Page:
• external

Arousal theory motivational theory 4
Arousal Theory (Motivational Theory #4)

  • Based on 2 basic ideas:

    • Individuals perform tasks at different levels of arousal (wakefulness/stress).

    • Each individual seeks to find its optimal level of arousal to perform tasks and to avoid boredom.

  • People with high levels of optimal arousal may be more susceptible to thrill seeking activities while those with low levels may seek out more relaxing quiet activities.

  • We are motivated to do some things to maintain our arousal.

Babies Explore their surroundings out of curiosity.

Maslow s hierarchy of needs motivation theory 5
Maslow’s Hierarchy of Needs(Motivation Theory 5)

  • Physical Needs at bottom must be met first.

  • Psychological goals come after…ultimate goal is self actualization.

Quick review why do we eat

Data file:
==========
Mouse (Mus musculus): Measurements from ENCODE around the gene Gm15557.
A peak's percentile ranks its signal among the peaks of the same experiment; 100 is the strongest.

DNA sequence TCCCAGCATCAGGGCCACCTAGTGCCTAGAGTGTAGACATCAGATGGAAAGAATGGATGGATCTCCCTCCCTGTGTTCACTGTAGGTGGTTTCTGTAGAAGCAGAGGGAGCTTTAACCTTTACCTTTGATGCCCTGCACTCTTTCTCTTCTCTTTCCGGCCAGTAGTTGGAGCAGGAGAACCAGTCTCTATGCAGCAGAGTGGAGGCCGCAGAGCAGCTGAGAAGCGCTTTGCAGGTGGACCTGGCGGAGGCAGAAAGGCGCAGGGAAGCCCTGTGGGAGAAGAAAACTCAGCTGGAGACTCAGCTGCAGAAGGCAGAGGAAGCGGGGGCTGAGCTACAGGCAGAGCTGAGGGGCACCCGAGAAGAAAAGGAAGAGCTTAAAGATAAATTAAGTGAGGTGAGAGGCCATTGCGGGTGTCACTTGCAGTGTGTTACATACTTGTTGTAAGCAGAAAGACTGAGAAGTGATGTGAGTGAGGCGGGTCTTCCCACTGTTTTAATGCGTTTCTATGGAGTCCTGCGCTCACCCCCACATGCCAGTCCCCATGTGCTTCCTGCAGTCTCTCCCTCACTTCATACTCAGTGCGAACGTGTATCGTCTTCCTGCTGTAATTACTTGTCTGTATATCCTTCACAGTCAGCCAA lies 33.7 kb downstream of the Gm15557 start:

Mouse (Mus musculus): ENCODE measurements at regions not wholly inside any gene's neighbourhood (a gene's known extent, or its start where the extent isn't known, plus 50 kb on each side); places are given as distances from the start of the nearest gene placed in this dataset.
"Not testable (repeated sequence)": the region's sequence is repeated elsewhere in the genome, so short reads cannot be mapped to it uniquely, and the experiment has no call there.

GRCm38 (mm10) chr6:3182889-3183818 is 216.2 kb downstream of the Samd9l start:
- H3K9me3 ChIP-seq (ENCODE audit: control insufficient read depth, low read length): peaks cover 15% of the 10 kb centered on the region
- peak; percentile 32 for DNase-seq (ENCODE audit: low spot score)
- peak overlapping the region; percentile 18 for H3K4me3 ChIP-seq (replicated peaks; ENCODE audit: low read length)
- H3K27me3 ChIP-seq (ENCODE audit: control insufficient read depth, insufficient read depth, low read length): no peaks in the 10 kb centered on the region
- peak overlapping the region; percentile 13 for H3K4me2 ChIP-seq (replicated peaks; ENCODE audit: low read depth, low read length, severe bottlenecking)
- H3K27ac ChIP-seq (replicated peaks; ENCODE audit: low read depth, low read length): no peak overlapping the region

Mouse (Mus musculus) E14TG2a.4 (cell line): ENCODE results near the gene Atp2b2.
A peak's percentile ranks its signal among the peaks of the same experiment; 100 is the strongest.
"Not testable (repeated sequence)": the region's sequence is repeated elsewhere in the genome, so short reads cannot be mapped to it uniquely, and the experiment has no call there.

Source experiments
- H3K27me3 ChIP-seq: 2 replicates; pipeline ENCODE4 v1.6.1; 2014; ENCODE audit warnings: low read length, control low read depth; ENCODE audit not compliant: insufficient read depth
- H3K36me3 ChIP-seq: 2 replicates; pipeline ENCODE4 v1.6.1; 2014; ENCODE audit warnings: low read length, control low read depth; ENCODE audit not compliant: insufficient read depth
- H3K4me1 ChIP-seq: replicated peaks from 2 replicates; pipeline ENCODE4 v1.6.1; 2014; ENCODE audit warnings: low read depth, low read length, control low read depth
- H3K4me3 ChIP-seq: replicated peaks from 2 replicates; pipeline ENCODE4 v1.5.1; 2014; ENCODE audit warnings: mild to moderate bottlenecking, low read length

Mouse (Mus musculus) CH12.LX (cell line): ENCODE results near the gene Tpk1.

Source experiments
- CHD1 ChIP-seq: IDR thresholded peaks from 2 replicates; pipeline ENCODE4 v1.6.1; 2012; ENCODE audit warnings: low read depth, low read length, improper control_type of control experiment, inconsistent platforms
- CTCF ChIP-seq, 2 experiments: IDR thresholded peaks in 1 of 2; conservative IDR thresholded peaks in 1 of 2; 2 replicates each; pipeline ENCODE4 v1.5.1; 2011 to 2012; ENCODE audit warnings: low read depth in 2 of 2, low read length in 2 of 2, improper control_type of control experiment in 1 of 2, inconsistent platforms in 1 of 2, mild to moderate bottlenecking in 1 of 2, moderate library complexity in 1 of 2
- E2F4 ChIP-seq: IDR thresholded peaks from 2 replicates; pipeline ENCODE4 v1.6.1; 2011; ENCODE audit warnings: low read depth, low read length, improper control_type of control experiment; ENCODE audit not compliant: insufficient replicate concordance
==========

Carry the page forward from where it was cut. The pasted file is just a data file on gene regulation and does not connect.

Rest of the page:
Quick Review: Why Do We Eat?

  • Incentive Theorywould argue:

  • Drive Reduction Theorywould argue:

  • Optimal Arousal Theorywould argue:

Quick review what is the purpose of romance
Quick Review: What is the purpose of romance?

  • Incentive Theorywould argue:

  • Drive Reduction Theorywould argue:

  • Optimal Arousal Theorywould argue:

Time s affect on hunger
Time’s Affect on Hunger

  • Memory of our last meal can also affect hunger along with our schedule of when we usually eat.

Ex. Amnesia Patients who cannot remember their last meal will readily eat another meal soon after the previous one.

Learning external environment and hunger
Learning (External Environment) and Hunger

  • If good eating habits are positively reinforced and bad habits punished, children will often eat healthy. Type of conditioning?